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Minneapolis protest misinformation stokes racial tensions

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The false social media posts started just hours after protesters first began chanting and carrying banners around the Minneapolis neighborhood where George Floyd, an African American man, died handcuffed in police custody.
CHICAGO — The false social media posts started just hours after protesters first began chanting and carrying banners around the Minneapolis neighborhood where George Floyd, an African American man, died handcuffed in police custody.
“The cop who killed George Floyd,” Facebook and Twitter users claimed, wrongly identifying a man pictured laughing alongside President Donald Trump at a rally as former Minneapolis Police Officer Derek Chauvin.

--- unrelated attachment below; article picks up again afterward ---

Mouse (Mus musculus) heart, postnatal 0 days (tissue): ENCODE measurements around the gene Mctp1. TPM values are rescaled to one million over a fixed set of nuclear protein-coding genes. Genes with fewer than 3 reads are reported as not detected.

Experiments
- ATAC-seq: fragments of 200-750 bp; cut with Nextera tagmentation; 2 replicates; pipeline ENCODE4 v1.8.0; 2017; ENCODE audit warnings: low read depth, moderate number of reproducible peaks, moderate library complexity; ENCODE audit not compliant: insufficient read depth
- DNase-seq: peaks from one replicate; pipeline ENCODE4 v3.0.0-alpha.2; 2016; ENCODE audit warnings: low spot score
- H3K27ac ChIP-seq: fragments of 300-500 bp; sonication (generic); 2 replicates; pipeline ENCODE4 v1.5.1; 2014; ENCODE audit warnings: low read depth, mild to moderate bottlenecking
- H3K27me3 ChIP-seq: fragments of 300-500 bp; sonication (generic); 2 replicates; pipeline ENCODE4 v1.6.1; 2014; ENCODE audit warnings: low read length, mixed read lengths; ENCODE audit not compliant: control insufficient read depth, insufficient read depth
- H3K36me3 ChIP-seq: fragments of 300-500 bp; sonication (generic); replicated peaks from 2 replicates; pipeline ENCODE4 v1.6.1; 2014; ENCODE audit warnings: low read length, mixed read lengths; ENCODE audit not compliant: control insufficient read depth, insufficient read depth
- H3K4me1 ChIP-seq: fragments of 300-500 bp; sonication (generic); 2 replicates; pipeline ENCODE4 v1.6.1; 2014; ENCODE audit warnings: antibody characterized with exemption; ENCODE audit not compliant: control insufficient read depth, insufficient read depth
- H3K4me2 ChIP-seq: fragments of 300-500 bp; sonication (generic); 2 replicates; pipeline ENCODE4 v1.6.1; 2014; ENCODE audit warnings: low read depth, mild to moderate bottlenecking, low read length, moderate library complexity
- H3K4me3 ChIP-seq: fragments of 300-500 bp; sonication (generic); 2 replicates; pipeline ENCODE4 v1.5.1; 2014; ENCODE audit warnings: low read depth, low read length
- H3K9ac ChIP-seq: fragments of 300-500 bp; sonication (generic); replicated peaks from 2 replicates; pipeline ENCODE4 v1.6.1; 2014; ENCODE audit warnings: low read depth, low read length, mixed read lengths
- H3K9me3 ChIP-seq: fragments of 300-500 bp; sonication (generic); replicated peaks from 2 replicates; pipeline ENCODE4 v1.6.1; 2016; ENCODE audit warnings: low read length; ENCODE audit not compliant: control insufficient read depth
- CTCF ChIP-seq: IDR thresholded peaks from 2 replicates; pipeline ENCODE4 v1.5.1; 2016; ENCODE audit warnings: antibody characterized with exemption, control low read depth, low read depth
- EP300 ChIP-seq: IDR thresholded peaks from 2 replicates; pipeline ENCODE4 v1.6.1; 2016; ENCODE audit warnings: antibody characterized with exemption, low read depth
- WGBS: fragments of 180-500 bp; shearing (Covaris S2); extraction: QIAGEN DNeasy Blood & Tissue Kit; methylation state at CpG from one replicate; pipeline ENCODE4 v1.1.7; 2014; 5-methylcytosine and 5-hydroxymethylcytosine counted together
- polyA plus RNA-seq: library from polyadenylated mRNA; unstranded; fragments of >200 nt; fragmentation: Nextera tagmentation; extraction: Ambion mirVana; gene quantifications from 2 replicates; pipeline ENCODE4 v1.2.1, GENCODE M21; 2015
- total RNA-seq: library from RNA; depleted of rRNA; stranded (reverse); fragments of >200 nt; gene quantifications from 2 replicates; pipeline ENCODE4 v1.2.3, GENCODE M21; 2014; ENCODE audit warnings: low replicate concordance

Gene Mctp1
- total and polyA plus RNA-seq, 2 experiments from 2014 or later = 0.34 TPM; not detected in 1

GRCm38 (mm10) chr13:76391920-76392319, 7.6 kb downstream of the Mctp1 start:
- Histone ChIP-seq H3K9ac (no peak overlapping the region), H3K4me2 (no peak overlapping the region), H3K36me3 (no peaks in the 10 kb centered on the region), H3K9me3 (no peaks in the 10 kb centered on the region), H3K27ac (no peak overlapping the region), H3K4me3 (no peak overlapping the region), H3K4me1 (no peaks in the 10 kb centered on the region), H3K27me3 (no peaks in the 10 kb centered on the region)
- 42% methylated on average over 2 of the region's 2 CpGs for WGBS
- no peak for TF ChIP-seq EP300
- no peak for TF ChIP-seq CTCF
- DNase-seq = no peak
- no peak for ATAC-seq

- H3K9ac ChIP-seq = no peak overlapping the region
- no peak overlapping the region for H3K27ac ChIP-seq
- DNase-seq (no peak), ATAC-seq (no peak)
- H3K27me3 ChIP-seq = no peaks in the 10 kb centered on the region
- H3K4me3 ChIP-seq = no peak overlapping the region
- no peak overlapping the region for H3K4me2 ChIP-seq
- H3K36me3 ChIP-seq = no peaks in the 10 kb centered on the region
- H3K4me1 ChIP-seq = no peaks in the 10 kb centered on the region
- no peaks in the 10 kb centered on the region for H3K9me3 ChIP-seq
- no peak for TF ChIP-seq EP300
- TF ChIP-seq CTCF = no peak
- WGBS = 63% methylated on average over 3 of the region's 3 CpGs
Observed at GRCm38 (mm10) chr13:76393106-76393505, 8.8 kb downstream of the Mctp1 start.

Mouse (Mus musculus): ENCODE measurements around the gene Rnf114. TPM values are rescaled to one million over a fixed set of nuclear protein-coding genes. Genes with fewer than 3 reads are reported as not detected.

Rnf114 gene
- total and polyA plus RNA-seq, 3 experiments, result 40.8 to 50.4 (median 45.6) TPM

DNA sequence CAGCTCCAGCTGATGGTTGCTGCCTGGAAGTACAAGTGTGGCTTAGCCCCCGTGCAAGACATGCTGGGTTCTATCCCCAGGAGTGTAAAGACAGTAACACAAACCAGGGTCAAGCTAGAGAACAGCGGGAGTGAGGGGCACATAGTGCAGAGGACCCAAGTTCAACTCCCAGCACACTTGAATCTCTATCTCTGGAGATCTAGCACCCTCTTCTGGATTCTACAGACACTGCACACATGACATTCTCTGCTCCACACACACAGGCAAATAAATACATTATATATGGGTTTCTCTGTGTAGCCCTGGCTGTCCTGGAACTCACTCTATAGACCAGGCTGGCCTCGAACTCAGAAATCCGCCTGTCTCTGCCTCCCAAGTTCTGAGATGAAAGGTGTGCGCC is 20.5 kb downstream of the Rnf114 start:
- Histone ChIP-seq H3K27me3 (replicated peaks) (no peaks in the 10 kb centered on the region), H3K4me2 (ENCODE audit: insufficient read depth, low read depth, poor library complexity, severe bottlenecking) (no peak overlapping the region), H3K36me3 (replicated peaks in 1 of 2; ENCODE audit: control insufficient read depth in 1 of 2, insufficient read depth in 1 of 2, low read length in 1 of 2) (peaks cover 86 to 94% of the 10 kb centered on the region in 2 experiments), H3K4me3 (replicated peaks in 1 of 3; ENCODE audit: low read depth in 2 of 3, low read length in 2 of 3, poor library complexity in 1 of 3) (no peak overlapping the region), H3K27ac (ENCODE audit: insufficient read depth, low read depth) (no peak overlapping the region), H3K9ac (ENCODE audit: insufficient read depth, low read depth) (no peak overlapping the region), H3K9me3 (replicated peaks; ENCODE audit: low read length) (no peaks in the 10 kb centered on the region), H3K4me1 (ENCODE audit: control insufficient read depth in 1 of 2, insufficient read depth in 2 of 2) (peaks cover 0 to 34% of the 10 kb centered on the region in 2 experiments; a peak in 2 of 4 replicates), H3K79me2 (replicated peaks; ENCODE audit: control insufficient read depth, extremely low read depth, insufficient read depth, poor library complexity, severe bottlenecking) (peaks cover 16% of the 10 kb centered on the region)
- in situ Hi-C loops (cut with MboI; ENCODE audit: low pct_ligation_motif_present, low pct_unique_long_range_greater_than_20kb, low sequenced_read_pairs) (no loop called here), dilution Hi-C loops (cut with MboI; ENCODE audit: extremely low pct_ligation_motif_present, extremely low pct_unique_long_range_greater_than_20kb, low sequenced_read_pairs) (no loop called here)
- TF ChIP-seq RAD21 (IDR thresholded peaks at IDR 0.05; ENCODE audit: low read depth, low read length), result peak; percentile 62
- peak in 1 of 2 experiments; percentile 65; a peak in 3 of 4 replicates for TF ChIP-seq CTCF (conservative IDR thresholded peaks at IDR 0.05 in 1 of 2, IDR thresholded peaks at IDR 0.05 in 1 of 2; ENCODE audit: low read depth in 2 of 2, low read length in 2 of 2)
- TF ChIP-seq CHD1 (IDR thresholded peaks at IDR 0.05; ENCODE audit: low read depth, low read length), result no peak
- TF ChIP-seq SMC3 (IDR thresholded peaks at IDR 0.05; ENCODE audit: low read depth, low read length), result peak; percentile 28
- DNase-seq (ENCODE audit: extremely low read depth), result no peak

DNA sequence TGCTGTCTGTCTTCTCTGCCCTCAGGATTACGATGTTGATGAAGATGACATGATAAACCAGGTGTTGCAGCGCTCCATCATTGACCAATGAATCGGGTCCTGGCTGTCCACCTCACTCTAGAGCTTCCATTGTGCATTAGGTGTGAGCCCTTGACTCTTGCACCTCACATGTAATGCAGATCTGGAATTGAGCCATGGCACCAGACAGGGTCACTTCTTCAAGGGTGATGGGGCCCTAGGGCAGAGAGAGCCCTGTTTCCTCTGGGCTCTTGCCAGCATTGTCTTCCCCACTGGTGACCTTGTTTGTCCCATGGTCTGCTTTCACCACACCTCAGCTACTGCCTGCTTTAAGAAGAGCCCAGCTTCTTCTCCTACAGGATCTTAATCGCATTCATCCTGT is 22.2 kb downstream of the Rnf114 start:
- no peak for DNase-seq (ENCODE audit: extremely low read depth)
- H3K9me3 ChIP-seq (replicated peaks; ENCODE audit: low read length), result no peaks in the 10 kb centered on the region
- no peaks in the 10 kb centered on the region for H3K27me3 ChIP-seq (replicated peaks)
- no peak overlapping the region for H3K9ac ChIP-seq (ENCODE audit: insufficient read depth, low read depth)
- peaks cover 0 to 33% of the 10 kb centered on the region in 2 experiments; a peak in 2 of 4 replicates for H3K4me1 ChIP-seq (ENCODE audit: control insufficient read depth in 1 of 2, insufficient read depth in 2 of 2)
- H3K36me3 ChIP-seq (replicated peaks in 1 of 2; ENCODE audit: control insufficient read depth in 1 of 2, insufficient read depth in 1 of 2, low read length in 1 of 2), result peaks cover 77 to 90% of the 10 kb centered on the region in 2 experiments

More fake videos and photos followed as the demonstrations turned violent the next day. Some speculated, without evidence, that Floyd’s death was staged or that protesters had been paid to stir up trouble, in tweets collectively shared thousands of times. Others said a video showed a protester driving a car through a shopping complex in Minneapolis, when in fact the footage was taken during an incident at an Illinois mall last year.
Since a video of an officer kneeling on Floyd’s neck first surfaced, internet troublemakers and even celebrities have posted misleading or unsubstantiated claims around his death and the ensuing protests. The social media inaccuracies have created confusion around the unfolding news, tearing at the already loosely woven seams of America’s racial tapestry.
“A good deal of this, if not all of this, is intentionally trying to stoke the racial flame that has been ablaze in the United States almost since slavery started 400-plus years ago,” said Lanier Holt, a communications professor at Ohio State University who studied in Minneapolis.

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